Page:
What do all the above stories have in common? They are cringingly deferential and breathlessly trivial. They are also uncannily like the newspapers and bulletins of 15 or 10 years ago. At the end of 1992, it was a standard contention that the relationship between the British people and the monarchy had been significantly altered - by the almost monthly marital separations, royal dirty phone calls and the Queen's humiliating submission to the Inland Revenue - and that the future of the Crown was seriously in doubt. Yet now, little more than 100 days after the announcement of the separation of the Prince and Princess of Wales, it is almost, on the media surface at least, as if the old order has been reinstated.
Some of the success of this attempted Restoration of Charles III has been achieved by the family itself. The Buckingham Palace press office's old and misguided strategy of allowing media inventions to lie, as it were, without correction - because of an unworldly theory about not 'dignifying' them with denial - has been swapped for a new policy of rapid demands for an erratum note. Also, the recent marketing of Charles - consolation trips to hospital, photographs of his garden - indicates that someone in his entourage has learnt lessons from such public relations makeovers as Bill Clinton's.
The acceptance of the new storyline, however, depended on the natural tendencies of the British people and of their press. Britons revert to historical and psychological type very easily, forgetting recent moral modifications. For example, it would seem improbable that - in a period when the releases of the Guildford Four and Birmingham Six are a fresh memory - the British could ever again indulge in a generalised hostility towards Irish people.
But the BBC is asked - and shamefully agrees - to apologise for raising a possible miscarriage of justice in Belfast on the day of the burial of a bombing victim, a coincidence which might serve as a textbook illustration of the obligations of a liberal democracy. Emma Thompson is criticised for agreeing to appear in what is called a 'film about an IRA bombs case', but which proves to be the story of the Guildford Four. A combination of fear and inertia always brings the British back to conservatism, the election result of a year ago being merely another example. So, after apparently flirting briefly with republicanism, the British creep loyally back to the Crown.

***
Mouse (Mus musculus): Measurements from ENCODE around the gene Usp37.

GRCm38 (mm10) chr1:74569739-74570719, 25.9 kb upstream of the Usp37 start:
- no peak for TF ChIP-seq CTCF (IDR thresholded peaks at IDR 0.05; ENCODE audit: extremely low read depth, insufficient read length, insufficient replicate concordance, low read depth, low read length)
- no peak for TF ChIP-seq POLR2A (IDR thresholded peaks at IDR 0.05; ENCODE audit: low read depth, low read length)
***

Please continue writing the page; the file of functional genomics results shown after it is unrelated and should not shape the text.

This trend is encouraged by the mass-circulation press. It is a frequent bleat of monarchists that the Royals are to the tabloids as flies to wanton boys. In fact, the attitude of the popular newspapers to their quarry, royal or otherwise, is more normally like that of wanton boys to flies: ie, they will eventually tire of squashing insects and wander off and pick on something else. Media amnesia and the short attention span for a story are aspects of journalism that are as significant as the so-called 'feeding frenzy' assaults on an individual or institution. A headline villain as little as a fortnight ago, John Birt last week made a major speech that was scarcely reported.
British indignation is always cyclical. The Royals are indeed like characters in a soap opera. They are allowed to wear their past lives lightly. So next time an old Establishment buffer mutters that the public and press treat the palace like Dallas, he should think again. It may be what saves the Royals.